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What are your 'essentials'?

Being fairly new to gardening I've not got much in the way of gardening tools, which I feel is starting to limit what I can manage in the garden!  

I have a good quality mower, spade, fork, edging knife, soil rake, hand trowel and hand fork, one of those Fiskar weed pullers (husband purchased that when he went to war with the dandelions), and ratchet anvil secateurs.  I also have some short handled edging shears, but they are probably a bit blunt now as they used to be my Dads.  I've got a cheap little dibber too, and the usual trugs.  

The back garden is as seen here (please excuse the mess in the bottom right hand corner, husband is in the middle of sorting out a base for a new summer house so we've been emptying out the compost bin and demolishing an old shed):


Theres a large lilac bush and (what I think is) a berberis out of shot too. 

Front garden is mostly grass, except for this border (which now also has three dogwoods in the 'empty' space):


So, what essential tools would you recommend I purchase to help me manage the gardens I have?  Anything that makes things easier for a woman who isn't too tall, and lacks much strength, would be very helpful!


Last edited: 15 August 2016 14:58:46



  • ButtercupdaysButtercupdays Posts: 4,230

    You've listed nearly all the tools that I use already! The only ones you don't mention are telescopic loppers for shrub and tree work, and I also use my trusty bow saw a lot, but I have a lot of trees and overgrown shrubs. You probably won't need them as muchimage I also have a sample square of carpet, with a rubbery backing that makes an excellent kneeler, as it is big enough to sit on and protects the front of my legs as well as my knees. My previous one was even better though, it was shag pile and  really comfy, but I wore it out! A good pair of kitchen scissors comes in handy too. With a large garden a wheel barrow is essential too, but I didn't need it as much where we lived before as the distances weren't as great. I walk miles everyday in this one, I am going to get a pedometer sometime to find out just how far, as it really mounts up!

    One thing I haven't got but am thinking about is a sack truck for moving!), and paving flags and rocks and large pots, as it saves lifting them into a barrow.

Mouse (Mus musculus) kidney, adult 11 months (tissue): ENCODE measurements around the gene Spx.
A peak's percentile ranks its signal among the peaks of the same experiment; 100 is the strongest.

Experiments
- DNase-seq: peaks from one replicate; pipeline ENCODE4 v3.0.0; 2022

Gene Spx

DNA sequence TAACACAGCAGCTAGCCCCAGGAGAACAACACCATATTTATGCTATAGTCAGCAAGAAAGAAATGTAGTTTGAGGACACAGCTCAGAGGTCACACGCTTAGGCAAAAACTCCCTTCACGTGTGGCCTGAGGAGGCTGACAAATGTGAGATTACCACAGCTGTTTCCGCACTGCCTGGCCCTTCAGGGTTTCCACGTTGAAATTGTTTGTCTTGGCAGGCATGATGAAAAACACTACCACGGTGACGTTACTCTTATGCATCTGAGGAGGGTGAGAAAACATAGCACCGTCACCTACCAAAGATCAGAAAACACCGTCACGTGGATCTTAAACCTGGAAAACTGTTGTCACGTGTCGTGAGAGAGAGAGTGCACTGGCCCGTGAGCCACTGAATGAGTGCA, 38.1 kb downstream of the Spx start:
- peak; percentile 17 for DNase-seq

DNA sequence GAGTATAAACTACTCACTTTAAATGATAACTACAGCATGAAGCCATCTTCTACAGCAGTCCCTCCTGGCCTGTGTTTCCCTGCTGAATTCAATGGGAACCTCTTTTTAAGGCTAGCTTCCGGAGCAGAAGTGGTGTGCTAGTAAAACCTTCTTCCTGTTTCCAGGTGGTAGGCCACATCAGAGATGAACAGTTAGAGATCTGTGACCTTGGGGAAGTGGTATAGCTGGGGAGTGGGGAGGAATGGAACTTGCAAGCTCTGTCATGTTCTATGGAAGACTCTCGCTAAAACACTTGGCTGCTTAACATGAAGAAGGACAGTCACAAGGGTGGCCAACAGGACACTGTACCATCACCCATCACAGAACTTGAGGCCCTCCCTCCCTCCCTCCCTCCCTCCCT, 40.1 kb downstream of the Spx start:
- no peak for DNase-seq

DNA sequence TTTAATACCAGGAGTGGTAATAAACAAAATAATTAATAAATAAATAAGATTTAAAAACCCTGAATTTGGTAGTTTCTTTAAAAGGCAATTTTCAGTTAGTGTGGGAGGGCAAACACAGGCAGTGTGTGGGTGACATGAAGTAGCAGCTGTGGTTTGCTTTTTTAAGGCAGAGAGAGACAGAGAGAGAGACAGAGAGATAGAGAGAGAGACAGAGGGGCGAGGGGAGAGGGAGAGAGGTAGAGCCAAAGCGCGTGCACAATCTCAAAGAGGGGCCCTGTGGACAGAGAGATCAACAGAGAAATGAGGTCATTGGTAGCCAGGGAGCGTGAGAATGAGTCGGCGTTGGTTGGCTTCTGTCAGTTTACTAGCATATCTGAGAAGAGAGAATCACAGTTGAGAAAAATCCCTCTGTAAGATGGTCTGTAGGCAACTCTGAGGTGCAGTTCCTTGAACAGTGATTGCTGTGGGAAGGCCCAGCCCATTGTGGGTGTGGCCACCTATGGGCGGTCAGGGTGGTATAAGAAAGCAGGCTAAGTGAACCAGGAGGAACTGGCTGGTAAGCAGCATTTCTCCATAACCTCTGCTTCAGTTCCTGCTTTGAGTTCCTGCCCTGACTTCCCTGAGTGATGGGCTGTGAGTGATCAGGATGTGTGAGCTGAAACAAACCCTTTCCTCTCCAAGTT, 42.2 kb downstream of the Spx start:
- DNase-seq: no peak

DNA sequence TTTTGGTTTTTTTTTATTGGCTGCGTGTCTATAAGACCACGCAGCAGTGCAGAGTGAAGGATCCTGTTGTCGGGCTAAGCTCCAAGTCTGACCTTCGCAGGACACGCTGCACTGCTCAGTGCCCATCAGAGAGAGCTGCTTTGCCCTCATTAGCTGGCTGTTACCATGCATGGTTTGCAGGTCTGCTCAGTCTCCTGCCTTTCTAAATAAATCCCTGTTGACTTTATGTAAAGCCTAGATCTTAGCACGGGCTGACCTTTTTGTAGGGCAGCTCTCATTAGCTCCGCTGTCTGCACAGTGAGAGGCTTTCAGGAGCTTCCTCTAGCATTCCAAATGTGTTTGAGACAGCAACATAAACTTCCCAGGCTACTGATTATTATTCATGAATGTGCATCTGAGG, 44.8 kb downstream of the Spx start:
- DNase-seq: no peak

Last edited: 15 August 2016 15:20:34

  • Thanks Buttercupdays :-)

    Telescopic loppers would be very handy, thank you, that's going on my list!  

    I like the idea of the carpet offcuts, kneeling pads never seem to be big enough!  

    I'll be nabbing a pair of scissors from the kitchen too.

  • lilysillylilysilly Posts: 511

    I suffer with a bad knee after an accident years ago so kneeling to weed can be difficult. I've kept some polystyrene packaging approx 60cm square, 5cm deep that l now kneel on. These l find better than cushioned kneeling pads. I also bought a onion hoe approx 60cm long for weeding the back of my borders it's great for getting around shrubs and under rose bushes. I've also got an old rug that l will lay down on my front and weed  and plant from if my back is playing up. Where there's a will there's a way sometimes with my aches and pains. I also couldn't be without a couple of those deep flexible plastic trug bucket thingys for carrying stuff and as weed collectors.

  • Lilysilly, thank you...the long hoe sounds ideal for me too as I have hip problems so kneeling and getting back up too much can be painful.  I haven't tried weeding lying down yet, but if I can find a bit of rug that's long enough I might yet try it!

  • B3B3 South East LondonPosts: 23,602

    The hand weeder with the two points. The one that's supposed to be for daisies etc

    I use it for forking up soil around plants ans of course for weeding

    Good leather gloves

    Sharp secateurs

    Small plastic hand rake. Gentle prongs to collect hoed weeds without damaging plants.

    Plastic bucket to carry tools around

    In London. Keen but lazy.
  • Thank you B3, they are all really helpful suggestions.  

  • lilysillylilysilly Posts: 511

    This is my new onion hoe brilliant little toolimage  Laying down gardening is often the only way that's pain free for me. Luckily my borders are next to grass or path so an even surface to lay on. I used to worry that a neighbour might see me and think me crazy but now l couldn't care less. Needs must ?

  • That onion hoe looks perfect.

    Who cares what the neighbours think!  

  • RedwingRedwing SussexPosts: 1,288

    Being female I find standard size forks and spades too big, too heavy duty. About 20 years ago I changed to a border fork and spade and it has made such a difference.  I can limit myself so don't hurt my back so easily.  I really recommend them to anyone who is not that strong or has back problems.

    I prefer the two blade type of secateurs as the anvil type can crush stems.  They give a cleaner cut. Knee pads are standard for me; the type you see builders using with straps round the back of the knees.

    Based in Sussex, I garden to encourage as many birds to my garden as possible.
  • Lou12Lou12 Posts: 1,149

    I use an onion hoe too, it's the only hoe I can get on with.

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